A month after the intense World Cup Final in Paris, where the All Blacks experienced a heartbreaking 11-12 loss to the Springboks, outgoing head coach Ian Foster reflects on the pivotal moments and the philosophical acceptance that follows such high-stakes matches.
One crucial moment that Foster highlighted in his analysis involved Kwagga Smith, where a potentially game-changing penalty was not awarded to the All Blacks. Foster pointed out,
“Kwagga Smith clearly had hands on the ground when he won a ball at the breakdown,” underscoring the fine margins that can define the outcome of a match of such magnitude.
Foster, no stranger to the unpredictable nature of World Cup finals, acknowledged the lasting impact of closely fought contests.
He drew parallels to the All Blacks’ narrow victory over France in 2011, emphasising how these matches leave indelible impressions and spark debates among fans and experts alike.
Despite occasional sleepless nights pondering the “what ifs” of the final, Foster maintains a philosophical perspective.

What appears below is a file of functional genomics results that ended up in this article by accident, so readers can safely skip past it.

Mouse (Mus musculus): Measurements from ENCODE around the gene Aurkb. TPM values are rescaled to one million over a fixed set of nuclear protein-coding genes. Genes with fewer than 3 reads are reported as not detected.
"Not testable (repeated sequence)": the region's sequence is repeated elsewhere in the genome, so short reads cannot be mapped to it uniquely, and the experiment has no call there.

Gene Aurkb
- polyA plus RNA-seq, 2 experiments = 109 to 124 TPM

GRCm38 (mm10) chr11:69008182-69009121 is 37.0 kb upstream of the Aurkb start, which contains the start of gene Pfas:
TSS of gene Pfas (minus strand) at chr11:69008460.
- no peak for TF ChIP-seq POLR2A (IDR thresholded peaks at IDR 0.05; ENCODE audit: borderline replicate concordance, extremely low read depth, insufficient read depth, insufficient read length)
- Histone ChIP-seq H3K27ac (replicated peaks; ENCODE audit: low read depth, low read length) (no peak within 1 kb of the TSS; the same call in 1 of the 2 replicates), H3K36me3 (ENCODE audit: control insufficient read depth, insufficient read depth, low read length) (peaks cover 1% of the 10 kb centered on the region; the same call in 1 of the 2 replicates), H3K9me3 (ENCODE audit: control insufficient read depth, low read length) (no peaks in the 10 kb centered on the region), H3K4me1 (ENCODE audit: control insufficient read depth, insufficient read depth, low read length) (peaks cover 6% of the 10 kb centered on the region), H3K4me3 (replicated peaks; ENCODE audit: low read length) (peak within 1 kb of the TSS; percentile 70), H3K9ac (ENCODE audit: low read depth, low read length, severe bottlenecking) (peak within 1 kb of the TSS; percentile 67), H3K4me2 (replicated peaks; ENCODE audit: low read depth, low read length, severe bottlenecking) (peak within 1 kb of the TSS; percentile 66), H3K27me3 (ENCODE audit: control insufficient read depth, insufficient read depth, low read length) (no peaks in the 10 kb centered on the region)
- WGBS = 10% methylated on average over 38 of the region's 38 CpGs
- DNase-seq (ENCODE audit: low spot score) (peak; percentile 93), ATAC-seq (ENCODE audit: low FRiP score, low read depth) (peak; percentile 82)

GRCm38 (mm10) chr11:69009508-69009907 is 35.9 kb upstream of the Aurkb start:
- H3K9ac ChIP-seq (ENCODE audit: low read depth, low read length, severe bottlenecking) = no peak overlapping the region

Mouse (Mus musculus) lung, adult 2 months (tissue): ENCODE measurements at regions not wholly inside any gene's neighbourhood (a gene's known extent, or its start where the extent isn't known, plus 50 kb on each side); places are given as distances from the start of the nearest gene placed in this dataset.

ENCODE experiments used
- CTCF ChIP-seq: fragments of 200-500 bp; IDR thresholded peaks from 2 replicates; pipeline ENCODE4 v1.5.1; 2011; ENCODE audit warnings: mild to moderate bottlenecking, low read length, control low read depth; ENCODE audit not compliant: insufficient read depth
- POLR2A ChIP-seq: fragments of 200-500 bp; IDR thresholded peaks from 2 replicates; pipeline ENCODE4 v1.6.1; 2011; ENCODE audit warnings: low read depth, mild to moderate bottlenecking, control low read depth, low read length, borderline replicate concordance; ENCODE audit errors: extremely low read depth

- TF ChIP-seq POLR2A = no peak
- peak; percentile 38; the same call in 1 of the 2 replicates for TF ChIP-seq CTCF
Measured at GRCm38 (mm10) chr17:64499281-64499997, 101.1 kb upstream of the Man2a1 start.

“I’ll never get over it, I don’t think, but there is no point in us carrying around a lot of anger,” he remarked, recognising the inherent drama and tension that come with finals.” Foster said.
Foster takes pride in his team’s resilience, especially in the face of challenges such as the red card for captain Sam Cane.
His admiration for the players’ grit in adverse circumstances underscores his leadership style and unwavering belief in the All Blacks’ spirit.
As Ian Foster’s tenure with the All Blacks concludes, incidents like this underpin just how tight the World Cup knockouts were.